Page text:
By Dave Harrison
April 28, 2016, Downers Grove, IL — National Garden Bureau (NGB), the non-profit organization promoting gardening on behalf of the horticulture industry and its members, reports on a very successful informative and educational trip to the California Spring Trials involving five popular garden bloggers, writers and authors.
In 2015, for the first time, NGB arranged for prominent garden bloggers/writers to travel the CA Spring Trials to introduce them to the sources of many of their favourite plants.
Garden writers as a group are very important to the industry as they are key communicators with the gardening public. Following last year’s success, another five influential bloggers made the trip in 2016 to gather information they can use for the next year or two in their individual blogs, stories, books and more.
Attending this year were:
• Amy Andrychowicz – Minnesota – Blog: Get Busy Gardening.
• Kylee Baumlee – Ohio – Blog: Our Little Acre.
• Melinda Myers – Wisconsin – Blog: Melinda Myers Growing Among Friends.
• Jenny Peterson – Texas – Blog: J Peterson Garden Design.
• Christina Salwitz – Washington – Blog: Personal Garden Coach.
Their impressions of the event and products they saw:
Christina: “The breeders showed us just how devoted they are to making life easier for gardeners of all skill levels and interests. I was impressed to see just how much thought they are putting into introductions for drought tolerance, disease resistance and growth habits that suit today’s shoppers. Even the labelling on the containers and tags have come so far! They are making it simpler than ever for customers to pick up a plant and see what it needs fast. I’m excited to be able to inform readers about the focus on edibles that are functional and beautiful as well as those plants with drought tolerance and hardiness for all kinds of climates.”
Jenny: “Being one of the NGB Plant Nerds at the CA Spring Trials, I was really amazed at what goes on behind the scenes to get a new plant to the consumer – it’s a much longer and more detailed process than I would have imagined. As a designer, I am often focused on the end product and how to incorporate it into a landscape, but I appreciated knowing where the plants came from and how they got there. There is so much going on to bring healthier, stronger and more beautiful plants to the consumer – from new petunia colors to innovative vegetables and fruits or coleus with later bloom times, the breeding information was fascinating to me.”
Melinda: “First, thanks to National Garden Bureau and their member companies that sponsored our trip – attending Spring Trials was a wonderful experience and has been on my bucket list for years.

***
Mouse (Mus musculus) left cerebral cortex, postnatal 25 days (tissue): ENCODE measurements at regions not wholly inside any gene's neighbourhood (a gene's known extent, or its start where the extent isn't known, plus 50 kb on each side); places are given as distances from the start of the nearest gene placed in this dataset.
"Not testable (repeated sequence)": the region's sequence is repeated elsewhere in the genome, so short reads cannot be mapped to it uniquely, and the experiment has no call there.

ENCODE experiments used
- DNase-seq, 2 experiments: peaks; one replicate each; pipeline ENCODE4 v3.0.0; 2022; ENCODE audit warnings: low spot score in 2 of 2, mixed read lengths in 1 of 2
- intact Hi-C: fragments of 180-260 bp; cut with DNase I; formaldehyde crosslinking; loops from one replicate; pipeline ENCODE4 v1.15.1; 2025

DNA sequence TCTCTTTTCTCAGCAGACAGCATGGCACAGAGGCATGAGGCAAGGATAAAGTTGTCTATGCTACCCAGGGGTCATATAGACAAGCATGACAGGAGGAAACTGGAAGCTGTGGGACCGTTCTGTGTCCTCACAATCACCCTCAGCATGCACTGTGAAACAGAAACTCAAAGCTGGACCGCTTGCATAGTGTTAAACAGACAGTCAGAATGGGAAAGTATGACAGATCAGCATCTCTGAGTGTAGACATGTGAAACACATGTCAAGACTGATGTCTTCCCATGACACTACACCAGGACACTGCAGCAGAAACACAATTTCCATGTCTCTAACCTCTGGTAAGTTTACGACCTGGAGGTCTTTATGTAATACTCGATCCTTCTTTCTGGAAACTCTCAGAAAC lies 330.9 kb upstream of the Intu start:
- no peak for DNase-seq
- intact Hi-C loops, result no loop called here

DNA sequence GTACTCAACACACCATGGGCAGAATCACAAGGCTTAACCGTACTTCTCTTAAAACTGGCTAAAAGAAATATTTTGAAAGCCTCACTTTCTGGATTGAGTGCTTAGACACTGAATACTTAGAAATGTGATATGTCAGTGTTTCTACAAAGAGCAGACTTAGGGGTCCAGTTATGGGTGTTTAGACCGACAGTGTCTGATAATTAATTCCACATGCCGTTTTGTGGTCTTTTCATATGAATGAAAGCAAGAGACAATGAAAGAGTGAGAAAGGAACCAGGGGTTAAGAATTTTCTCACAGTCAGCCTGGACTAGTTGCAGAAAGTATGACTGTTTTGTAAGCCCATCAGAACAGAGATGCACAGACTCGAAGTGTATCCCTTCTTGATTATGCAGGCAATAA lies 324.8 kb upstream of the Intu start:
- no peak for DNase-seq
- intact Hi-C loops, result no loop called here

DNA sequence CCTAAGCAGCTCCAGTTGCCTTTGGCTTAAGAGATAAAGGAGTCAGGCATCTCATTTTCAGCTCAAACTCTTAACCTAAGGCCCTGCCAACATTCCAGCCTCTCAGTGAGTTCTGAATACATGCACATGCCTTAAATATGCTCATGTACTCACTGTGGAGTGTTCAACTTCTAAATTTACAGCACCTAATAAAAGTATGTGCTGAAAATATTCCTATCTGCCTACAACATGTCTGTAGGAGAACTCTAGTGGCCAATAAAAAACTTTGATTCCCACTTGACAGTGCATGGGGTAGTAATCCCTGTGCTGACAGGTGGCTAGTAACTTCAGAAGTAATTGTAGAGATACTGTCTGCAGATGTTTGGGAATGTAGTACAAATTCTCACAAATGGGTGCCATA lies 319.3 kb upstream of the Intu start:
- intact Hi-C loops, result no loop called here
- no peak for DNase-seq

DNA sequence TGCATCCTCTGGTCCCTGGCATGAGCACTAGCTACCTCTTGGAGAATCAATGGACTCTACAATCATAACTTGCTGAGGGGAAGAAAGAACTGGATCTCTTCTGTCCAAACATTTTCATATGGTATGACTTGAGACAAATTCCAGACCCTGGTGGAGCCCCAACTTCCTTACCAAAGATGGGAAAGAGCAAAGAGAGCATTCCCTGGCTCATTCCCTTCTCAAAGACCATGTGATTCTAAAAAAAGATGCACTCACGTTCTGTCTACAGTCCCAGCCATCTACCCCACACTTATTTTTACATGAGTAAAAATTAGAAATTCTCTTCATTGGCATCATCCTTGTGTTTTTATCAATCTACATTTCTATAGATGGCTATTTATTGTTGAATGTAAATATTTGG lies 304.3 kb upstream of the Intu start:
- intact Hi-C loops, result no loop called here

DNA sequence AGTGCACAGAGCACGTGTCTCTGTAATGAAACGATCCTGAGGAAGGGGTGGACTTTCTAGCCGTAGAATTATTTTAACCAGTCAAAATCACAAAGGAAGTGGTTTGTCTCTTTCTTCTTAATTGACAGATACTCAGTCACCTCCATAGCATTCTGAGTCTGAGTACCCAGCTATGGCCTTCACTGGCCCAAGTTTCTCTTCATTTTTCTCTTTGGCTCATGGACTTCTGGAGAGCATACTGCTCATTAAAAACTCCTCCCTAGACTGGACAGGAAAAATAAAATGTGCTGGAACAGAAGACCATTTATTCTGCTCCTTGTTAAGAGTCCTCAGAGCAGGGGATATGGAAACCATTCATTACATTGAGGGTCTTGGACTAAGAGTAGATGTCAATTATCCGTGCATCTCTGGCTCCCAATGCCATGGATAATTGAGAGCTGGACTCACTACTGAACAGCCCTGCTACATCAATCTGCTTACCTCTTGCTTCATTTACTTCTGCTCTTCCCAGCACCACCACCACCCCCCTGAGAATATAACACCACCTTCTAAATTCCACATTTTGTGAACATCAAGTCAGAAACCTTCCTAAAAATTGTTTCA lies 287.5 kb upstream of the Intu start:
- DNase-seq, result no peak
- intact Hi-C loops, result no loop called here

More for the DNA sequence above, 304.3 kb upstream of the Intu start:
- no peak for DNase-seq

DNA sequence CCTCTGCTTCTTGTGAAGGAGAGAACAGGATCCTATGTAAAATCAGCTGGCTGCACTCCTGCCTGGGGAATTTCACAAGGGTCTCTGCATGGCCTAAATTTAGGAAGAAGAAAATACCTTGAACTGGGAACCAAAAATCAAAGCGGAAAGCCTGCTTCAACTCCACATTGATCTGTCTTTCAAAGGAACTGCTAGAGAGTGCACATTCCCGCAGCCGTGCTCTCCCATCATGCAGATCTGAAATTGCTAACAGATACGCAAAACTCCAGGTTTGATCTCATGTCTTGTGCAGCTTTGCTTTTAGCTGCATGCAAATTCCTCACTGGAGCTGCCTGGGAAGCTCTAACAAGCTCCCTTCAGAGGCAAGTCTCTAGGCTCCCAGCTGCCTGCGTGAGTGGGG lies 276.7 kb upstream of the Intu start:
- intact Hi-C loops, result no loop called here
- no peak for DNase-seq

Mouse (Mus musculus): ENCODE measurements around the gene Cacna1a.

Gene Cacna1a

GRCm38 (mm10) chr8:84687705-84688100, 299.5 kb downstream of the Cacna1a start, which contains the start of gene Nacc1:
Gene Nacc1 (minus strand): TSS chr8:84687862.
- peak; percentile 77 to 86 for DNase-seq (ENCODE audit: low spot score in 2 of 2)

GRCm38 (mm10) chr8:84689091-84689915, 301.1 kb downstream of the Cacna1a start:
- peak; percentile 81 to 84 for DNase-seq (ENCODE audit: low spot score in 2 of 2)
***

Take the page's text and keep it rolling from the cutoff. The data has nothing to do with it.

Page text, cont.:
“I appreciated hearing from the breeders what made their variety better than those already on the market. It can be confusing and overwhelming for gardeners when trying to select the best plant for their garden so emphasizing the differences (more heat tolerant, better disease resistance, more compact) helps in the decision making process. The displays were incredible, not only for marketing the plants but ideas homeowners could try in their gardens. I have lots of images and ideas to pass along to my readers, listeners and TV audiences. The industry has made great strides toward making gardening easy for busy people and new gardeners. The ready-made combos, grab and go garden and labeling makes it easier for people to know where and how to use the plants. I think we need to continue making it easier for new gardeners to get started but not forget the large group of gardeners who are spending time and money on gardening. Once we capture those new gardeners, they will want to do even more.”
Kylee: “Besides Spring Trials giving us an inside view of what’s the latest and greatest and yet to come, it was enlightening to learn more about how a new plant makes it from the breeder to the consumer. I’m impressed with how the breeders press on towards not just beautiful plants, but better plants – better disease resistance, better growth habits, better hardiness, better heat and drought tolerance, etc. Beauty is not just skin deep! Knowing the back stories on so many wonderful varieties just solidifies my opinion that if the consumers knew more about how this all happens, they would marvel at how inexpensive these plants really are. The plants don’t just appear on the shelves by chance.”
Amy: “It was great to get a behind the scenes look at the industry; I especially loved all the fun ways that breeders used their creativity to introduce new varieties with big and bold displays. Those are the things my readers get most excited about, and I can’t wait to share those ideas [via photos] with them. I was also happy to see that some of the breeders were really focused on ways to entice consumer excitement, and make it easier for them to be successful gardeners.”
The National Garden Bureau is proud to say they will continue to make this trip available to influential bloggers who are actively educating and inspiring both beginning and experienced gardeners.